I would have liked to write a more objective essay about my relationship with languages, and the relationship between my languages, but I’m not a linguist and I wouldn’t be able to define details of the effort of “translation” I have had to make to adopt Spanish as my main language (beginning when I was already thirty-six), so what follows is almost the story of my life.
It never seemed right to me to call myself an exile, because my moves from country to country have been the result of free decisions on my part (if such a thing exists; let’s say that freedom is relative and I was not forced to leave), except when my family emigrated from England to New Zealand when I was seven. That was probably the separation that most deeply affected me, and many years later I found myself shaken and weeping in a field in Wales because I suddenly felt I had lost the place on Earth that belonged to me. Perhaps the imprint of the light and the natural world that one receives in early childhood can never be replaced. But at least in the crossing between England and New Zealand the language didn’t change, or changed only in superficial details. Or is accent, the sound of voices, not superficial?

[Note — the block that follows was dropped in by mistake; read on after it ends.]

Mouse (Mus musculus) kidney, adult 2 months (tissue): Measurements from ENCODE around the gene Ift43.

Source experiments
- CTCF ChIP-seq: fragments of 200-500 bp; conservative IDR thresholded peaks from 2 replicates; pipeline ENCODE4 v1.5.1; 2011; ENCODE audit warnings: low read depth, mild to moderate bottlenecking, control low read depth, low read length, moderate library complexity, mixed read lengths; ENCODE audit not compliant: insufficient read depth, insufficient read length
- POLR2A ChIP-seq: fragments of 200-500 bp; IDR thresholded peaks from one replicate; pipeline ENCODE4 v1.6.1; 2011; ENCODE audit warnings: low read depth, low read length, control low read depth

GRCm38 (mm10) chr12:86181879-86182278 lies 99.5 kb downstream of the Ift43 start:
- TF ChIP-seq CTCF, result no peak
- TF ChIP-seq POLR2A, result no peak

I studied languages—French and German—at university, and they served me to move around and make friends while I travelled in Europe, as a sort of early hippy, after I graduated. But the first language I adopted as a vehicle of life and writing was Italian, when I met a Venezuelan sculptor who was studying in Florence and decided to stay and live with him. After almost ten years, with two children, I ended the relationship and, looking for a more relaxed way of life in a place where we already had contacts, I decided anyway to emigrate to Venezuela. Definitive decision. Forty five years later, retired from the University of the Andes, without my children who have left the country, immersed in a no longer at all relaxed environment (even less now in the coronavirus crisis), I know this is my place and I can’t and don’t want to go anywhere else. Which supposes having also accepted Spanish as the definitive language of my life and death.
People told me I spoke Italian well; now it’s the family language for me and my children, with big gaps and contaminated by Spanish forms and expressions. When after years of other preoccupations (as a child and as a student I sometimes caught poems, in English of course) I started to write again, I wrote in Italian because it was the language of the people around me, with whom I wanted to share my poetry. Some of those poems I eventually translated into Spanish and published in Venezuela in my first book, Celebraciones [Celebrations]. But from then on the language of my efforts to express myself outside English, the language in which I began to articulate some vital experiences, was Spanish.